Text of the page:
Gainesville City Commission Passes New Fair Chance Hiring Ordinance

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Gainesville City Commission Passes New Fair Chance Hiring Ordinance
December 28, 2022

The Gainesville City Commission has passed a new Fair Chance Hiring ordinance. This rule extends the city’s existing law to private employers. In addition, this new ordinance will significantly limit how employers use criminal background checks in the hiring process.

In a unanimous vote, the City Commission agreed to extend fair chance hiring practices, which the city already used in hiring to private employers of 15 or more employees. In most respects, these policies follow the same fair chance hiring trends intended to give those with a criminal history a better chance of finding employment. Such movements have achieved significant traction in recent years.

This new ordinance will bar employers from including language in any job advertisement discouraging or indicating that applicants with criminal records would not see consideration. During the application process, employers may still explain to the applicant that the individualized assessment system might consider criminal history.

Under the new ordinance, covered employers cannot inquire about an applicant’s criminal history until after issuing a conditional offer of employment. At this point, the employer may perform a criminal background check. However, the new legislation limits the types of information that employers may consider when reviewing the candidate’s criminal history.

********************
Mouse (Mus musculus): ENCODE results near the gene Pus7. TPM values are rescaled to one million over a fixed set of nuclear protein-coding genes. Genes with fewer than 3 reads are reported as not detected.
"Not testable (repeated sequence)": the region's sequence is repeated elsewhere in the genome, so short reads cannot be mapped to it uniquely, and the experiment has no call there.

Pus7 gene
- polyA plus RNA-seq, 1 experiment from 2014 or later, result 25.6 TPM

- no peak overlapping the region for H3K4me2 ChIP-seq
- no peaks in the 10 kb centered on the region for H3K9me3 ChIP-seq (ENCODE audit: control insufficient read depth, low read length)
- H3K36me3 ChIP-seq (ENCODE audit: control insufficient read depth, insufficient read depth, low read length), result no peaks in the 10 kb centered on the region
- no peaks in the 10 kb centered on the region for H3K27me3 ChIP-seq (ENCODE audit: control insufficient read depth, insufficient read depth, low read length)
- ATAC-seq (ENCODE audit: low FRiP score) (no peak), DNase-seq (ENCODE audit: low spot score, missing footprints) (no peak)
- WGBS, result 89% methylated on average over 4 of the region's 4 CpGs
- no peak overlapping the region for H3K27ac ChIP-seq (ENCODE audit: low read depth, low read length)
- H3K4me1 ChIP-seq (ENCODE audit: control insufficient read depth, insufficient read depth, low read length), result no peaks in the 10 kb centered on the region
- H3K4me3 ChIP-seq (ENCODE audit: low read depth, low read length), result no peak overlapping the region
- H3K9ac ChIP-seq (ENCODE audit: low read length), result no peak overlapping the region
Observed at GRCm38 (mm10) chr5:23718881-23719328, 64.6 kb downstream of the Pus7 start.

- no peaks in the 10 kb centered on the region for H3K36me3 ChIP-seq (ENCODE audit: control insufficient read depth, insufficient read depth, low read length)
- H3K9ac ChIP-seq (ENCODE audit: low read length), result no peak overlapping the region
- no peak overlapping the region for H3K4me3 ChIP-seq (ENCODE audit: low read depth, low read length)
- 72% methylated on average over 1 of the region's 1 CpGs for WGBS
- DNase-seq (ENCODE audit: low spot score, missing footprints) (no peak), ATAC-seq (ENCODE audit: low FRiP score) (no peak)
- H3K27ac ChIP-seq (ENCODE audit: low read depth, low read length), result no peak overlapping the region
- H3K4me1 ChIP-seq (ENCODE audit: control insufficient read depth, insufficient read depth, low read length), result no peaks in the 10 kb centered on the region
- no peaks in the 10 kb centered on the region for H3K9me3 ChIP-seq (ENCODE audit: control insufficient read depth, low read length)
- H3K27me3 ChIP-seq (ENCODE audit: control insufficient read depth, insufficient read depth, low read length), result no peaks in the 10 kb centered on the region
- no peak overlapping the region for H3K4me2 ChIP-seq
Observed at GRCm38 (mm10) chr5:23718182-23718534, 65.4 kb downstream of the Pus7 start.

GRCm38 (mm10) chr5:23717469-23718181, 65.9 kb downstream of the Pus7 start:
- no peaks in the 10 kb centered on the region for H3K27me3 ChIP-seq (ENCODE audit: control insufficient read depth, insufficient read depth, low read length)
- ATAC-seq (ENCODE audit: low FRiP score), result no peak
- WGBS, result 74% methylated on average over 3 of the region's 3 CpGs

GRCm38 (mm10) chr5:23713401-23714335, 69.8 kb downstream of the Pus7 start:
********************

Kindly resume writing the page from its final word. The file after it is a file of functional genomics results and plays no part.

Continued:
Employers cannot solicit information regarding arrests or criminal accusations that are not pending against the individual, did not result in a conviction, plea of nolo contendere, or deferred adjudication. 

In reviewing criminal history, employers must perform an individualized assessment. Employers must:

  • “Inform the individual that the employer is planning to take adverse action based on the individual’s criminal history;
  • Provide the individual with the criminal history records used by the employer in consideration of the individual’s application; and
  • Provide the individual a reasonable opportunity to provide the employer with additional context about the criminal history records and any information demonstrating the individual’s rehabilitation and good conduct since the occurrence of the criminal offense.”

Suppose an employer decides to disqualify an individual based on their background check results. In that case, they must inform the individual that they made this decision based on the individual’s criminal history. In addition, the employer must notify the individual that they can file a complaint with the Office of Equity & Inclusion.

This new legislation will require Gainesville employers to change how they screen and hire employees. During this period, employers must work with an experienced screening provider they can trust to ensure they remain compliant.

Pre-employ makes background checks easy and reliable. Speak with a compliance expert today.